The 1967 model 172H was the last Continental O-300 powered model. It also introduced a shorter-stroke nose gear oleo to reduce drag and improve the appearance of the aircraft in flight. A new cowling was used, introducing shock-mounts that transmitted lower noise-levels to the cockpit and reduced cowl cracking. The electric stall warning horn was replaced by a pneumatic one.


The "I" model was introduced with a Lycoming O-320-E2D engine of 150 hp, an increase of 5 hp over the Continental powerplant. The increased power resulted in an increase in optimal cruise from 130 TAS to 131 TAS. There was no change in the sea level rate of climb at 645 feet per minute.

The 172I also introduced the first standard "T" instrument arrangement.


The next model year was the 1969 "K" model. The 1969 172K had a redesigned vertical fin cap and reshaped rear windows. Optional long range wing fuel tanks were offered. The rear windows were slightly enlarged.

The 1970 model was still called the 172K but sported fiberglass, downward-shaped, conical wing tips. Fully articulated seats were offered as well.


The 172L, sold during 1971 and 1972, replaced the main landing gear, which were originally flat spring steel with tapered, tubular steel gear legs. The new gear had a width that was increased by . The new tubular gear was lighter, but required aerodynamic fairings to maintain the same speed and climb performance as experienced with the flat steel design. The "L" also had a plastic fairing between the dorsal fin and vertical fin to introduce a greater family resemblance to the 182's vertical fin.


The 172M of 1973-76 gained a drooped wing leading edge for improved low speed handling. This was marketed as the "camber-lift" wing.

The 1974 172M was also the first to introduce the optional 'II' package which offered higher standard equipment, including a second nav/comm radio, an ADF and transponder . The baggage compartment was increased in size and nose-mounted dual landing lights were available as an option.

In 1976, Cessna stopped marketing the aircraft as the 172 and began exclusively using the "Skyhawk" designation. This model year also saw a redesigned instrument panel to hold more avionics. Among other changes, the fuel and other small gauges are relocated to the left side for improved pilot readability compared with the earlier 172 panel designs.


The Skyhawk N, or Skyhawk/100 as Cessna termed it, was introduced for the 1977 model year. The "100" designation indicated that it was powered by a Lycoming O-320-H2AD, engine designed to run on 100 octane fuel, whereas all previous engines used 80/87 fuel. Unfortunately, this engine proved troublesome and it was replaced by the similarly rated O-320-D2J to create the 1981 172P.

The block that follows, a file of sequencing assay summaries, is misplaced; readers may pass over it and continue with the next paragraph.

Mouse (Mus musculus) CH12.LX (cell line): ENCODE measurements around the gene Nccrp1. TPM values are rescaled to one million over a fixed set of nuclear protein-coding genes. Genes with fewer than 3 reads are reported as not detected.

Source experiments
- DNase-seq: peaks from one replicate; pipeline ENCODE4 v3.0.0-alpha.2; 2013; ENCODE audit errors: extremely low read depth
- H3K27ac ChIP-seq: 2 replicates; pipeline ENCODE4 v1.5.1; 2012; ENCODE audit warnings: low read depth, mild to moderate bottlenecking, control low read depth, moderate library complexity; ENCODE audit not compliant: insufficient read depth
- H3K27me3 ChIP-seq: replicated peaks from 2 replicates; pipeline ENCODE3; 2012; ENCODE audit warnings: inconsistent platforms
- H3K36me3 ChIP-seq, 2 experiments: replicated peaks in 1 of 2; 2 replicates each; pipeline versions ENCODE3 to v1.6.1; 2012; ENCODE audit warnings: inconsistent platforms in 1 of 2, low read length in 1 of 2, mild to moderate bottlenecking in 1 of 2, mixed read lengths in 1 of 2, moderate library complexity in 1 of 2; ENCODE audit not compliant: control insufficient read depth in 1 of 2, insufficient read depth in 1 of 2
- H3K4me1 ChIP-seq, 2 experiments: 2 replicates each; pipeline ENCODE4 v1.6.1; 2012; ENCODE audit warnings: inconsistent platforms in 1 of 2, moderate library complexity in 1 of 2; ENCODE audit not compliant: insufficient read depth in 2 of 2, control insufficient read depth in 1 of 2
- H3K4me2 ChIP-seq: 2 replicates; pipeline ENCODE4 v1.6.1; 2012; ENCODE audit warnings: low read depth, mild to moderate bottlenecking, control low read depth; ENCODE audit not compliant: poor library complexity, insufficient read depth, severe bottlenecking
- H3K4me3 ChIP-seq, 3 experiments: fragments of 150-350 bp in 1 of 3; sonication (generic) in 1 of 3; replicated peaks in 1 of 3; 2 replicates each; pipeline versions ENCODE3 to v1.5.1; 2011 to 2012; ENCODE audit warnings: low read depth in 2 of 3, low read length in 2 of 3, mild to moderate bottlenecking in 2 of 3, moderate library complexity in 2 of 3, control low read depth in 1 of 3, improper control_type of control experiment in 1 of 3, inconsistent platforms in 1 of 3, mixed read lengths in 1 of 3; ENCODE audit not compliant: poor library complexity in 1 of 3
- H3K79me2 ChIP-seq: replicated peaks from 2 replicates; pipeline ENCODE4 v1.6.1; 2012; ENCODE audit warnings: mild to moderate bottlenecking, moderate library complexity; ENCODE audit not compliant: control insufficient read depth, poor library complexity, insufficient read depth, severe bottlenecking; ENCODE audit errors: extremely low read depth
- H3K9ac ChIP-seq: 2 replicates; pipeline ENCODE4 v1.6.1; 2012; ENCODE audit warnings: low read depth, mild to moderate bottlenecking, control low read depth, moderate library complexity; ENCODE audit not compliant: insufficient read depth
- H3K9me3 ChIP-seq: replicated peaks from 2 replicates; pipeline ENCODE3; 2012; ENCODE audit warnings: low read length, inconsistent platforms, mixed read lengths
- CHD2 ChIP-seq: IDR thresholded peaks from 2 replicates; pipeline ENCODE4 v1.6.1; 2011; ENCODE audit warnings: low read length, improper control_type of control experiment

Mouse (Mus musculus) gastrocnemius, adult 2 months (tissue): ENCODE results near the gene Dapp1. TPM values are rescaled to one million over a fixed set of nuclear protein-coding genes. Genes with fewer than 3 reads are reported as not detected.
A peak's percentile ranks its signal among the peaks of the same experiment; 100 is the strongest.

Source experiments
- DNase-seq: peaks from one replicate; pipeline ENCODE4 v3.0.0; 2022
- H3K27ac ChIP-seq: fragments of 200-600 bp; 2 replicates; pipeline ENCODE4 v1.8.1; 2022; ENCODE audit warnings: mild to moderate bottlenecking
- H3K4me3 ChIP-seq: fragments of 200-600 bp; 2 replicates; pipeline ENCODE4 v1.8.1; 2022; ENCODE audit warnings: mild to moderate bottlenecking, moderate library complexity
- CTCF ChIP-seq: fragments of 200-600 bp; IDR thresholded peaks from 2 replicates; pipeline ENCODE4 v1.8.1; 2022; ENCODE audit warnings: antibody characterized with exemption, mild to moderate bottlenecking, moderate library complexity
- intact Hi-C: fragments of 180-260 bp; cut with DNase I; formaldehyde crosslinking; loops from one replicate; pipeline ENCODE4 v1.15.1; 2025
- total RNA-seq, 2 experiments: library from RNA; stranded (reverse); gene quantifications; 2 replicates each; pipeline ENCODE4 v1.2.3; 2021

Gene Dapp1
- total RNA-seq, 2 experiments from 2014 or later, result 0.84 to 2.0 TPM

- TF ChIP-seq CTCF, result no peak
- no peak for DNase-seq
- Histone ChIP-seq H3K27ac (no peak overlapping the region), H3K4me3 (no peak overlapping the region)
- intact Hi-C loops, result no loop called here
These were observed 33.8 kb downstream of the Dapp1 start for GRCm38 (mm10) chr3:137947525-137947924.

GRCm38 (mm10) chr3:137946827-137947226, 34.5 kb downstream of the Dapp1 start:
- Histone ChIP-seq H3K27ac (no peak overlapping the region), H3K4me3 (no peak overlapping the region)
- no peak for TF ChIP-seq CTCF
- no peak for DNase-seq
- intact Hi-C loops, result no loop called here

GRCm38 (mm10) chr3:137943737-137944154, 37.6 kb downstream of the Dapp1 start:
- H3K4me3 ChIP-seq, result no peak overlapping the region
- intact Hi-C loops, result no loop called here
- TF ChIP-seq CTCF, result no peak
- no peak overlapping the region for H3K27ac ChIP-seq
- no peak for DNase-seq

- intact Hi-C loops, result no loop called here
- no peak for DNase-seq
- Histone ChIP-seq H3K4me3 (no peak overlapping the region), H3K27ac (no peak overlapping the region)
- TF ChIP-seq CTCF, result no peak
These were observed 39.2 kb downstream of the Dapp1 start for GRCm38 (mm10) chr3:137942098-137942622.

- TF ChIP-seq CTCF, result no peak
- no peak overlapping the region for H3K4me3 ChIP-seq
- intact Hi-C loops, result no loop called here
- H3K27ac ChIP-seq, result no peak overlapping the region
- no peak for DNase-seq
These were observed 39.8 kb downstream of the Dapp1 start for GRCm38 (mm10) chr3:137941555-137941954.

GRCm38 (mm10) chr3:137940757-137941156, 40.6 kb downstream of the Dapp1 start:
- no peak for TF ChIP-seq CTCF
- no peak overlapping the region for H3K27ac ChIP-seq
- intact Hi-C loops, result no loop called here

The 1977 "N" model 172 also introduced rudder trim as an option and standard "pre-selectable" flaps.

The 1978 model brought a 28-volt electrical system to replace the previous 14-volt system. Air conditioning was an option.

The 1979 model "N" increased the flap extension speed for the first 10 degrees to 115 kts. Larger wing tanks increased the optional fuel to 66 gal.

The "N" remained in production until 1980 when the 172P or Skyhawk P was introduced.


There was no "O" ("Oscar") model 172.


The 172P, or Skyhawk P, was introduced in 1981 to solve the reliability problems of the "N" engine. The Lycoming O-320-D2J was a great improvement.

The "P" model also saw the maximum flap deflection decreased from 40 degrees to 30 to allow a gross weight increase from 2300 to 2400 lbs. A wet wing was optional, with a capacity of 62 US gallons of fuel.

In 1982, the "P" saw the landing lights moved from the nose to the wing to increase bulb life. The 1983 model added some minor sound-proofing improvements and thicker windows.

A second door latch pin was introduced in 1984.

Production of the "P" ended in 1986 and no more 172s were built for eleven years as legal liability rulings in the USA had pushed Cessna's insurance costs too high, resulting in dramatically increasing prices for new aircraft.

172Q Cutlass

The 172Q was introduced in 1983 and given the name Cutlass to create an affiliation with the 172RG, although it was actually a 172P with a Lycoming O-360-A4N engine of 180 hp. The aircraft had a gross weight of 2550 lbs and an optimal cruise speed of 122 compared to the "P"s cruise speed of 120 on 20 less horsepower. It had a useful load that was about 100 lbs more that the Skyhawk P and a rate of climb that was actually 20 feet per minute lower, due to the higher gross weight. Production ended after only three years when all 172 production stopped.